We aren’t quite to the point where commercial spaceports are completely necessary for human travel or shipping cargo, but that doesn’t mean that there aren’t sites squared away for the inevitable future when commercial spaceports will be necessary. There are, in fact, currently 10 chosen locations where commercial spaceports can or will be built, with Houston recently becoming the 10th entrant. Fitting, since Houston has always been a home-base of sorts for NASA and spaceflight. “Houston, we’ve had a problem” (changed to “Houston, we have a problem” in the Apollo 13 movie) is one of the most iconic and recognizable sentences in the history of spaceflight, and it just goes to reinforce that when the United States sends astronauts into space, they’re often chatting with Ground Control in Houston.
In an agreement announced yesterday, Houston and NASA have partnered to make the potential future Houston spaceport the best it possibly can be. As part of the agreement NASA will open up their Johnson Space Center for safety training, use of NASA facilities, technology, and knowledge. This sort of experience is invaluable and could give Houston’s spaceport a huge leg up on the other nine currently licensed spaceport sites, if the spaceport is ever built, of course. The spaceport itself is still somewhat in limbo, as Houston Press explains:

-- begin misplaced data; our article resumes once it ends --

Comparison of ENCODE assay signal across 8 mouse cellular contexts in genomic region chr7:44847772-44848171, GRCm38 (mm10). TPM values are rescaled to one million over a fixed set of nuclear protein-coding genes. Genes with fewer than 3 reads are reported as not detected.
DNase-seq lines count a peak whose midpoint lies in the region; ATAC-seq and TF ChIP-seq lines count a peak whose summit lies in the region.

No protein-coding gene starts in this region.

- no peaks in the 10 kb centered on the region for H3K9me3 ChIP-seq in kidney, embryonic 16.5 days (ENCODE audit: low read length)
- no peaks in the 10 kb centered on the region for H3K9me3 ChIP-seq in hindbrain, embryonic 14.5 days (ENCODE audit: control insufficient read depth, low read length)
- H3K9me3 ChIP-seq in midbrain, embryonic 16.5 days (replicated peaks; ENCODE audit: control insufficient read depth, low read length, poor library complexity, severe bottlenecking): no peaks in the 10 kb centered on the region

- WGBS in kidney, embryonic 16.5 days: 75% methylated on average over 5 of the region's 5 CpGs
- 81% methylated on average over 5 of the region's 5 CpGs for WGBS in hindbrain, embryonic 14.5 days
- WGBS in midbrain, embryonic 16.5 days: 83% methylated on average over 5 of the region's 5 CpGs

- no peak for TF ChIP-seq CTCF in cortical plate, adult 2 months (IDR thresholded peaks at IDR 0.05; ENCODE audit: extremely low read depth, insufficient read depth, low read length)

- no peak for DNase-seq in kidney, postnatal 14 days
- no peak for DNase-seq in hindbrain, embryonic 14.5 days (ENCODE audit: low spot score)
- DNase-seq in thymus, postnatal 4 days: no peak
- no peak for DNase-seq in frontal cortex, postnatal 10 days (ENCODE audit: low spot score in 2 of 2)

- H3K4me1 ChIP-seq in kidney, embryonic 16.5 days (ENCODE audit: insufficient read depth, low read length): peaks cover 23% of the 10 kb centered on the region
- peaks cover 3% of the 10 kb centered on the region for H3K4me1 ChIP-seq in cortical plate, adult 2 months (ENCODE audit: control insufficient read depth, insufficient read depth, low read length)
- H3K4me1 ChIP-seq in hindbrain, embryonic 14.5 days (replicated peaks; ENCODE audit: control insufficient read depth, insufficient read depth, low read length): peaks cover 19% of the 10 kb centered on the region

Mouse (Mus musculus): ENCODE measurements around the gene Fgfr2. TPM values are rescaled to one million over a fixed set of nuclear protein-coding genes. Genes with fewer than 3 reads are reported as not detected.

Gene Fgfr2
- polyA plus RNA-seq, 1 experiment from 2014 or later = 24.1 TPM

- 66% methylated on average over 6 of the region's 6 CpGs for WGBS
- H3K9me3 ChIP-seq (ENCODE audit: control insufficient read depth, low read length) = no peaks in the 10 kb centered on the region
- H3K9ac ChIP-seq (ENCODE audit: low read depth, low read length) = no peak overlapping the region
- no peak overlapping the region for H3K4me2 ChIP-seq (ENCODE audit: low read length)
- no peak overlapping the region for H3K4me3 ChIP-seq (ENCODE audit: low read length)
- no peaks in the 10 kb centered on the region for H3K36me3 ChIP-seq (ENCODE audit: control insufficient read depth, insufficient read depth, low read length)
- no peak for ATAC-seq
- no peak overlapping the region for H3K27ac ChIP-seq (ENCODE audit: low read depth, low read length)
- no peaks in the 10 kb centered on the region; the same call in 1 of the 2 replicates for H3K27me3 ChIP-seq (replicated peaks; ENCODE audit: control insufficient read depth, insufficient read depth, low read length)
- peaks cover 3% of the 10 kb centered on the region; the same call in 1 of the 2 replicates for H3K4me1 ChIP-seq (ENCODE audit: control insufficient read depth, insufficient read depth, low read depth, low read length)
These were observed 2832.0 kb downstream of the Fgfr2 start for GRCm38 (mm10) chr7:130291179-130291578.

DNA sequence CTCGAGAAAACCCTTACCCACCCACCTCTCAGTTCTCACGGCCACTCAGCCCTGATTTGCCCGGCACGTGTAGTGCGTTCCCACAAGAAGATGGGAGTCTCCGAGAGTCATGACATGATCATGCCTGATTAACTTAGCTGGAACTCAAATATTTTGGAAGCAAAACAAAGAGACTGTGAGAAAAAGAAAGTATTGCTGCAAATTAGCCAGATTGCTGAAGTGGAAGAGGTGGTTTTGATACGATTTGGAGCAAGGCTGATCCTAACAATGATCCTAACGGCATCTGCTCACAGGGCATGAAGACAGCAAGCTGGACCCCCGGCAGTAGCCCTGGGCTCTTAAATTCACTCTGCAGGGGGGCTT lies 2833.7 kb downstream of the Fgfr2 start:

One of the main issues is the question of funding. Even though the city council signed off on plans to turn Ellington into a spaceport two years ago, city officials haven’t actually invested much money in the project, which will cost between $48 million and $122 million to get the place ready to actually handle spacecraft landings. So far airport officials have spent less than $750,000 studying the project — including a couple of feasibility studies — and no real funds have been put into actually building the thing.
Unfortunately, you can’t build a spaceport with safety training, but in the event that the project does get funded and the spaceport is completed, the Houston Airport System should have a fantastic head start towards running a successful spaceport.
What do you think? Does cooperation with NASA mean anything for a possible future spaceport? Tell us in the comments below or on any of your favorite social media sites.Source: Houston Press